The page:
Tom’s major discoveries included The Universality of the Genetic Code (1967), the first human disease gene cloned (1982) and first Complete Gene Sequence of a Disease Gene. He discovered an entire new class of disease genes referred to as Triplet Repeat Diseases.
The Triplet Repeat discovery resulted in the scientific community re-examination of Gregory Mendel’s Theories of Inheritance and led to the immediate understanding of 11 major diseases including Fragile X Mental Retardation, Myotonic Dystrophy and Huntington’s Chorea. Tom identified 47 disease genes including the Schizophrenia gene. He was awarded 11 patents for major discoveries. He was described as a “Visionary”, a “Brilliant and Instinctive Innovator”, “Pioneer in Genetics”, and “Father of Molecular and Medical Genetics” and “Father of Modern Molecular Forensics”.
He authored over 150 books and chapters. He published over 350 scientific papers.
He served the editorial boards of 18 major scientific journals, and on the National Research Review Panels of over 15 organizations including the National Institutes of Health, American Cancer Society, National Institute of Justice, and Muscular Dystrophy Association.
He was a member or Chair of over 50 Scientific Advisory Boards including the National Research Council of the National Academy of Sciences, the American Medical Association for the Advancement of Science, the US Congress Office of Technology Assessment, General Motors, Genome Canada and the World Health Organization, He was a consultant on Genetics and Genomics to government, private, academic, and corporate entities including NASA.
Tom was elected to multiple professional academies and societies including The National Academy of Sciences, The Royal Academy of Canada, Faculty Scholar Cambridge University, Cambridge England, Faculty Scholar EMBL, Heidelberg, Germany. The National Academy recognized Tom for his lifetime of sentinel contributions to Science as:
“One of the rare individuals who has made both major contributions to fundamental biology and major contributions to medical genetics. His early work provided fundamental insights into the mechanisms of protein synthesis. His newer work inaugurated a new era in human genetics.”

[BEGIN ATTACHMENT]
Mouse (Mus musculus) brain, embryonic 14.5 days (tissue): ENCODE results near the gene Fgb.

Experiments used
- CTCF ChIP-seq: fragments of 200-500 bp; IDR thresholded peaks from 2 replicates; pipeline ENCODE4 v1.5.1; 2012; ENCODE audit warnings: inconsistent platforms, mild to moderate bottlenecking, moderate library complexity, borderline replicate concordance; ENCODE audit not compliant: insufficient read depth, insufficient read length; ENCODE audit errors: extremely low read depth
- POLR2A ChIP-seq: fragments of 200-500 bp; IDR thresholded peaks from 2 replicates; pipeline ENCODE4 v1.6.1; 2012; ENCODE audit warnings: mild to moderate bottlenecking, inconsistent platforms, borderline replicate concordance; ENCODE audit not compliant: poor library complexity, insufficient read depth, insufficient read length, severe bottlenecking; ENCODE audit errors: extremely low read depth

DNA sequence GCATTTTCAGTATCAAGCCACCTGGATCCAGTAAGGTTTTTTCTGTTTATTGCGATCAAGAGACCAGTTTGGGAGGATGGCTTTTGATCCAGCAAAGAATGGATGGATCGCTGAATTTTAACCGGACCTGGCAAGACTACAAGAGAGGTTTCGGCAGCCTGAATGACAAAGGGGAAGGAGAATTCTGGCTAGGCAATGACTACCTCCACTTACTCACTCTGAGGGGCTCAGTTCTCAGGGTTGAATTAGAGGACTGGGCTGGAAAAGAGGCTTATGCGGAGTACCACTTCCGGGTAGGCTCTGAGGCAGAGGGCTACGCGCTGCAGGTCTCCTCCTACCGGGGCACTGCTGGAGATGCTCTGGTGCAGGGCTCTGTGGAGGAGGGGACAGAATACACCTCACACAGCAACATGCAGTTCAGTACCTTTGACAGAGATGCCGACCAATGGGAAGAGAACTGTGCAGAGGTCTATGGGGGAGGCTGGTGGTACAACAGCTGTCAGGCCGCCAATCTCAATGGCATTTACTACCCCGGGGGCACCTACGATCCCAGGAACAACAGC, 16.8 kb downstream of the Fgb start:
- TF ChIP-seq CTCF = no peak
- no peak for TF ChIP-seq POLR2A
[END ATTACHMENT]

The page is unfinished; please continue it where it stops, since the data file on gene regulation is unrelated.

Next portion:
He received numerous national and international scientific honors, awards, and degrees and prizes. He was Senior Vice-President of Research for Merck Pharmaceuticals, President, Merck Genomic Research Institute focused on Gene Replacement Therapy and Genome science; President of the American Society for Human Genetics, President of the International Human Genome Project, and the first President of the Texas Academy of Medicine, Engineering, Science and Technology (TAMEST).
Nominated for both the Nobel and Lasker Award, a Nobel nominator wrote,
“There is no better human geneticist now doing active research worldwide."
When asked what he felt were his most significant contributions to Science or Society, Tom would usually reply, “I have loved it all – but some of the most satisfying….
- The Eureka excitement of discoveries. Sequencing the first disease genes and Triple Repeats - the Universality of the Genetic Code – discovering our DNA is universal to all life on our planet, and probably in our Universe.
- Developing the accurate, rapid diagnostics for Personal Identification now the basis of worldwide application for Forensic Science and ancestry search entities. Working with the FBI and Justice Department through incredible challenges to have the science accepted from the lab into Federal Court systems and educating the Public in understanding and acceptance.
- Telling my patients or collaborating physicians that we have finally solved "the Puzzle."
- OR (with his usual infectious laugh), “Hopefully my next patient, idea or experiment will be the most satisfying."
Bon Voyage, our warm and wonderful - fun and funny Tom. What a ride and Adventure it was sharing your life!! It may have been busy - it never was boring.
“It’s the laughter we will remember when we remember the way we were.”